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Re: Sauropod eating habits
> Date: Wed, 24 Dec 2003 16:35:06 +1100
> From: "Phil Hore" <firstname.lastname@example.org>
> One thing I've noticed throughout this thread is how many people
> claim a sauropod would strip the land bare. Do we have any honest
> estimates of sauropod consumption? They're are not mammals after all
> and would possibly (this is a guess) eat about as much as an
> elephant. Elepants are very harsh on the landscape, and can actualy
> terra-form it, but they do live in a very harsh envirmoment.
I hope there are more recent papers, and that others will supply the
refs, but the only one I know of that makes a serious attempt at
estimating sauropod feeding rates , Weaver 1989, is fourteen years
old. The abstract follows:
One testable hypothesis of the theory that dinosaurs were
endothermic is the observation that sauropod dinosaurs were
too large, their heads too small, and their food was too
indigestible for them to be warm-blooded. Calculations on the
daily calorie requirements of the sauropod _Brachiosaurus_,
adjusted for digestibility and the energetic cost of
``free-living,'' were compared with the caloric density of
Late Jurassic food plants and the feeding rates of an elephant
and a giraffe. Using _Brachiosaurus_ as a model I concluded
that endothermy in large sauropod (greater than 55 metric
tons) was impossible. Depending on assumptions about feeding
rates and the cost of free-living, endothermy in smaller
sauropods ranges from improbable to impossible.
The main problem with this paper is that its ideas about how quickly
_Brachiosaurus_ could get food into itself seems wrong-headed: "I
believe the giraffe is a more appropriate model. The head of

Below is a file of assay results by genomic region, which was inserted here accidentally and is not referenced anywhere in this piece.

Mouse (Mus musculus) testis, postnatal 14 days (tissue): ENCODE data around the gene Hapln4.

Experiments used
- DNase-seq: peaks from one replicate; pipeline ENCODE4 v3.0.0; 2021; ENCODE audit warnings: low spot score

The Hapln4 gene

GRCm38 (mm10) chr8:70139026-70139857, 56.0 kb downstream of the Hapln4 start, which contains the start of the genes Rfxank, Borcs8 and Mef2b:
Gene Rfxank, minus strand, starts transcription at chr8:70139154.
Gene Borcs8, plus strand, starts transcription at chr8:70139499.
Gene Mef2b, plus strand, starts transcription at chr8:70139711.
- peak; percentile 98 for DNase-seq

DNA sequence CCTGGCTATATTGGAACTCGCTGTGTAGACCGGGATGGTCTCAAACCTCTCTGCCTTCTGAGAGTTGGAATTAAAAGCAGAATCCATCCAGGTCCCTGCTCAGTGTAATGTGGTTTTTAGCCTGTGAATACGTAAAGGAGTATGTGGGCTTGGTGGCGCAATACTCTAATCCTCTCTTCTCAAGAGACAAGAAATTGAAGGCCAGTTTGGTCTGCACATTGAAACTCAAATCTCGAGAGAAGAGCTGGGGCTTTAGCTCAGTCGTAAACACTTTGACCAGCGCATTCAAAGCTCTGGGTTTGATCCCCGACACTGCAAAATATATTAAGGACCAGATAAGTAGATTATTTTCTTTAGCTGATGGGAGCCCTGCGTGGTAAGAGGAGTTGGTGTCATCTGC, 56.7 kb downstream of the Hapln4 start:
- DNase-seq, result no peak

_Brachiosaurus_ and of a giraffe are about the same size." This is
not true -- see, for example Figure 6 on p193 of Paul 1998. This
shows the both skulls (and some others) in right lateral view, showing
not only that the _Brachiosaurus_ head is twice as big, but that it's
nearly all food-gathering machinery, with a cropping width of about
0.5 as compared with the giraffe's 10cm or so.
No only that, of course, but the giraffe has to waste time chewing its
food -- not once, but twice, since it's a ruminant -- not something
that a _Brachiosaurus_ has to bother with. So all in all it doesn't
seem unreasonable to assume that, contra Weaver, a _Brachiosaurus_
could ingest material at five to ten times the rate of a giraffe.
(BTW., one could in any case argue that, in the light of the growth
rates deduced from long-bone histology in Sander 2000, the notion of
ectothermic sauropods is less compelling than it's ever been.)
Paul, G. S. 1998. Terramegathermy and Cope's Rule in the land of
titans. Modern Geology 23:179-217.
Sander, P. Martin. 2000. Longbone histology of the Tendaguru
sauropods: implications for growth and biology. Paleobiology, 26(3),
2000, pp. 466-488.
Weaver, Jan. 1989. The Improbable Endotherm - The
Energetics of Brachiosaurus. Paleobiology 9(2):173-182.
Since it's Christmas, I guess I can supply copies of the Weaver and
Paul papers to those who wish to know more. Let me know OFF-LIST if
you'd like to see any of these.
/o ) \/ Mike Taylor <email@example.com> http://www.miketaylor.org.uk
)_v__/\ "Yeah, and if a frog had wings, he wouldn't bump his ass
when he hopped" -- Cassanda, _Wayne's World_.
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